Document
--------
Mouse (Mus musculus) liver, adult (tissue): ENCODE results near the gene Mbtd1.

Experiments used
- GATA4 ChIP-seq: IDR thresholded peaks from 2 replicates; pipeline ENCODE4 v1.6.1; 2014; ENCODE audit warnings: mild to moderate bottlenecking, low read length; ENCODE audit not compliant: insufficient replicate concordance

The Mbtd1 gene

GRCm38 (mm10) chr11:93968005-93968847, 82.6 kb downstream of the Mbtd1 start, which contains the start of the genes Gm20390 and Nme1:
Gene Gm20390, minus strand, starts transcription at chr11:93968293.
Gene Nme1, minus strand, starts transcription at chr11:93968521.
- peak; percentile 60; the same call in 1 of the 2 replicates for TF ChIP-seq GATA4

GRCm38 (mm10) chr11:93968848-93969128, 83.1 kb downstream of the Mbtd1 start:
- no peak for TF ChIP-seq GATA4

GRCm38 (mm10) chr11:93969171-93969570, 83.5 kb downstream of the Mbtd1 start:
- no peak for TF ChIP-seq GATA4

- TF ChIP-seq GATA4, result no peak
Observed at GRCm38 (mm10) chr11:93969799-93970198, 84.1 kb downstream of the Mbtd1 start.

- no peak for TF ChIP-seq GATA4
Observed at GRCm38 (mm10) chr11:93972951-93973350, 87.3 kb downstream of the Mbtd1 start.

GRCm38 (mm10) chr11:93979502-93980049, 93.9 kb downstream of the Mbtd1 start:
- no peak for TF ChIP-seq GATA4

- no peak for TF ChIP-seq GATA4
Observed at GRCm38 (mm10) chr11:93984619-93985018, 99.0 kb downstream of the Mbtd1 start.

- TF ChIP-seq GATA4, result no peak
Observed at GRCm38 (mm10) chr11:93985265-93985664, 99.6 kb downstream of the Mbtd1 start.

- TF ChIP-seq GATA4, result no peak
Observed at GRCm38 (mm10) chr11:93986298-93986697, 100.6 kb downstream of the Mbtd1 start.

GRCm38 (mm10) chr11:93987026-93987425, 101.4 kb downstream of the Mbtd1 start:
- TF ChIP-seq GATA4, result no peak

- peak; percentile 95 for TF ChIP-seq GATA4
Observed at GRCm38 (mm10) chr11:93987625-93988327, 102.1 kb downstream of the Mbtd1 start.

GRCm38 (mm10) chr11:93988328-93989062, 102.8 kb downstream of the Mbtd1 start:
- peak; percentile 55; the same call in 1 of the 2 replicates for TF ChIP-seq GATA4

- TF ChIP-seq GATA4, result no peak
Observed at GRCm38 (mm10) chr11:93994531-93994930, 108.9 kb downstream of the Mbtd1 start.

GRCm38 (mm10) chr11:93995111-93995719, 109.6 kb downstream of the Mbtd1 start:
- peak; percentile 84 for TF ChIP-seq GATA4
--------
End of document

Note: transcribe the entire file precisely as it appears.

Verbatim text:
Mouse (Mus musculus) liver, adult (tissue): ENCODE results near the gene Mbtd1.

Experiments used
- GATA4 ChIP-seq: IDR thresholded peaks from 2 replicates; pipeline ENCODE4 v1.6.1; 2014; ENCODE audit warnings: mild to moderate bottlenecking, low read length; ENCODE audit not compliant: insufficient replicate concordance

The Mbtd1 gene

GRCm38 (mm10) chr11:93968005-93968847, 82.6 kb downstream of the Mbtd1 start, which contains the start of the genes Gm20390 and Nme1:
Gene Gm20390, minus strand, starts transcription at chr11:93968293.
Gene Nme1, minus strand, starts transcription at chr11:93968521.
- peak; percentile 60; the same call in 1 of the 2 replicates for TF ChIP-seq GATA4

GRCm38 (mm10) chr11:93968848-93969128, 83.1 kb downstream of the Mbtd1 start:
- no peak for TF ChIP-seq GATA4

GRCm38 (mm10) chr11:93969171-93969570, 83.5 kb downstream of the Mbtd1 start:
- no peak for TF ChIP-seq GATA4

- TF ChIP-seq GATA4, result no peak
Observed at GRCm38 (mm10) chr11:93969799-93970198, 84.1 kb downstream of the Mbtd1 start.

- no peak for TF ChIP-seq GATA4
Observed at GRCm38 (mm10) chr11:93972951-93973350, 87.3 kb downstream of the Mbtd1 start.

GRCm38 (mm10) chr11:93979502-93980049, 93.9 kb downstream of the Mbtd1 start:
- no peak for TF ChIP-seq GATA4

- no peak for TF ChIP-seq GATA4
Observed at GRCm38 (mm10) chr11:93984619-93985018, 99.0 kb downstream of the Mbtd1 start.

- TF ChIP-seq GATA4, result no peak
Observed at GRCm38 (mm10) chr11:93985265-93985664, 99.6 kb downstream of the Mbtd1 start.

- TF ChIP-seq GATA4, result no peak
Observed at GRCm38 (mm10) chr11:93986298-93986697, 100.6 kb downstream of the Mbtd1 start.

GRCm38 (mm10) chr11:93987026-93987425, 101.4 kb downstream of the Mbtd1 start:
- TF ChIP-seq GATA4, result no peak

- peak; percentile 95 for TF ChIP-seq GATA4
Observed at GRCm38 (mm10) chr11:93987625-93988327, 102.1 kb downstream of the Mbtd1 start.

GRCm38 (mm10) chr11:93988328-93989062, 102.8 kb downstream of the Mbtd1 start:
- peak; percentile 55; the same call in 1 of the 2 replicates for TF ChIP-seq GATA4

- TF ChIP-seq GATA4, result no peak
Observed at GRCm38 (mm10) chr11:93994531-93994930, 108.9 kb downstream of the Mbtd1 start.

GRCm38 (mm10) chr11:93995111-93995719, 109.6 kb downstream of the Mbtd1 start:
- peak; percentile 84 for TF ChIP-seq GATA4